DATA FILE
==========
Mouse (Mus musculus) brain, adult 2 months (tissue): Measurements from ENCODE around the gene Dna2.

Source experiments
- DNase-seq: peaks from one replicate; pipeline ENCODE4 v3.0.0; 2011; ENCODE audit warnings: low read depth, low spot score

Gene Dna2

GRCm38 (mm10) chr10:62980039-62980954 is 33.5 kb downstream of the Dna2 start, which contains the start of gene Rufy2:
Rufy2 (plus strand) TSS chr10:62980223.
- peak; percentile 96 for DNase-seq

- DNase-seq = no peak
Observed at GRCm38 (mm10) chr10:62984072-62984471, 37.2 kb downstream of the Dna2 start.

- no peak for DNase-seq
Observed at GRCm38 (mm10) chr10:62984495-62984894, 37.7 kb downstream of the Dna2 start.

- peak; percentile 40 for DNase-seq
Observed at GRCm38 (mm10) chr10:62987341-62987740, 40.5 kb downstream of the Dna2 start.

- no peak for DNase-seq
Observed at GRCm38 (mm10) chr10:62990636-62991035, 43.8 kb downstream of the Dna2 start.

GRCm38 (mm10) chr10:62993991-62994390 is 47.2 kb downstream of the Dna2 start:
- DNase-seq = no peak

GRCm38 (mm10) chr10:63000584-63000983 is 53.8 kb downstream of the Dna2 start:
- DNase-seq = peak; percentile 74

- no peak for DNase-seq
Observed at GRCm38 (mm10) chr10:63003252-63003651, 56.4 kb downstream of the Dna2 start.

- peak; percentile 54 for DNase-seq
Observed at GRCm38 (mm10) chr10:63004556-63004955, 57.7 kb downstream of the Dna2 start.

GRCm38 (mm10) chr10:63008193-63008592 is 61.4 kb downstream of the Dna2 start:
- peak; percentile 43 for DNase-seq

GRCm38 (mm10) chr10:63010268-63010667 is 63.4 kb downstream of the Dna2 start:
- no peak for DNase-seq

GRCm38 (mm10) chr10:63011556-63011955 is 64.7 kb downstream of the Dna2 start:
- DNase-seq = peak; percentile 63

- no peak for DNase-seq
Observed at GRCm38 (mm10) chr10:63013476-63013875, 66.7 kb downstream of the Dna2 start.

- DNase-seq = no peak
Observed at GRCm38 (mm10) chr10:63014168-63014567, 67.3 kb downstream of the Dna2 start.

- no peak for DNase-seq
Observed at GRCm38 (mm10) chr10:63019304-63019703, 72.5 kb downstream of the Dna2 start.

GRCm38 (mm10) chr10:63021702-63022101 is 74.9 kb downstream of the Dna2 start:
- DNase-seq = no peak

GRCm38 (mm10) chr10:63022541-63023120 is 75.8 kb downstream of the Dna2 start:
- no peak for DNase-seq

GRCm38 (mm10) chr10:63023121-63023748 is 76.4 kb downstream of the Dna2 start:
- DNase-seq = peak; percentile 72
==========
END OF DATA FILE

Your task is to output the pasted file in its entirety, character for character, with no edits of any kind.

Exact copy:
Mouse (Mus musculus) brain, adult 2 months (tissue): Measurements from ENCODE around the gene Dna2.

Source experiments
- DNase-seq: peaks from one replicate; pipeline ENCODE4 v3.0.0; 2011; ENCODE audit warnings: low read depth, low spot score

Gene Dna2

GRCm38 (mm10) chr10:62980039-62980954 is 33.5 kb downstream of the Dna2 start, which contains the start of gene Rufy2:
Rufy2 (plus strand) TSS chr10:62980223.
- peak; percentile 96 for DNase-seq

- DNase-seq = no peak
Observed at GRCm38 (mm10) chr10:62984072-62984471, 37.2 kb downstream of the Dna2 start.

- no peak for DNase-seq
Observed at GRCm38 (mm10) chr10:62984495-62984894, 37.7 kb downstream of the Dna2 start.

- peak; percentile 40 for DNase-seq
Observed at GRCm38 (mm10) chr10:62987341-62987740, 40.5 kb downstream of the Dna2 start.

- no peak for DNase-seq
Observed at GRCm38 (mm10) chr10:62990636-62991035, 43.8 kb downstream of the Dna2 start.

GRCm38 (mm10) chr10:62993991-62994390 is 47.2 kb downstream of the Dna2 start:
- DNase-seq = no peak

GRCm38 (mm10) chr10:63000584-63000983 is 53.8 kb downstream of the Dna2 start:
- DNase-seq = peak; percentile 74

- no peak for DNase-seq
Observed at GRCm38 (mm10) chr10:63003252-63003651, 56.4 kb downstream of the Dna2 start.

- peak; percentile 54 for DNase-seq
Observed at GRCm38 (mm10) chr10:63004556-63004955, 57.7 kb downstream of the Dna2 start.

GRCm38 (mm10) chr10:63008193-63008592 is 61.4 kb downstream of the Dna2 start:
- peak; percentile 43 for DNase-seq

GRCm38 (mm10) chr10:63010268-63010667 is 63.4 kb downstream of the Dna2 start:
- no peak for DNase-seq

GRCm38 (mm10) chr10:63011556-63011955 is 64.7 kb downstream of the Dna2 start:
- DNase-seq = peak; percentile 63

- no peak for DNase-seq
Observed at GRCm38 (mm10) chr10:63013476-63013875, 66.7 kb downstream of the Dna2 start.

- DNase-seq = no peak
Observed at GRCm38 (mm10) chr10:63014168-63014567, 67.3 kb downstream of the Dna2 start.

- no peak for DNase-seq
Observed at GRCm38 (mm10) chr10:63019304-63019703, 72.5 kb downstream of the Dna2 start.

GRCm38 (mm10) chr10:63021702-63022101 is 74.9 kb downstream of the Dna2 start:
- DNase-seq = no peak

GRCm38 (mm10) chr10:63022541-63023120 is 75.8 kb downstream of the Dna2 start:
- no peak for DNase-seq

GRCm38 (mm10) chr10:63023121-63023748 is 76.4 kb downstream of the Dna2 start:
- DNase-seq = peak; percentile 72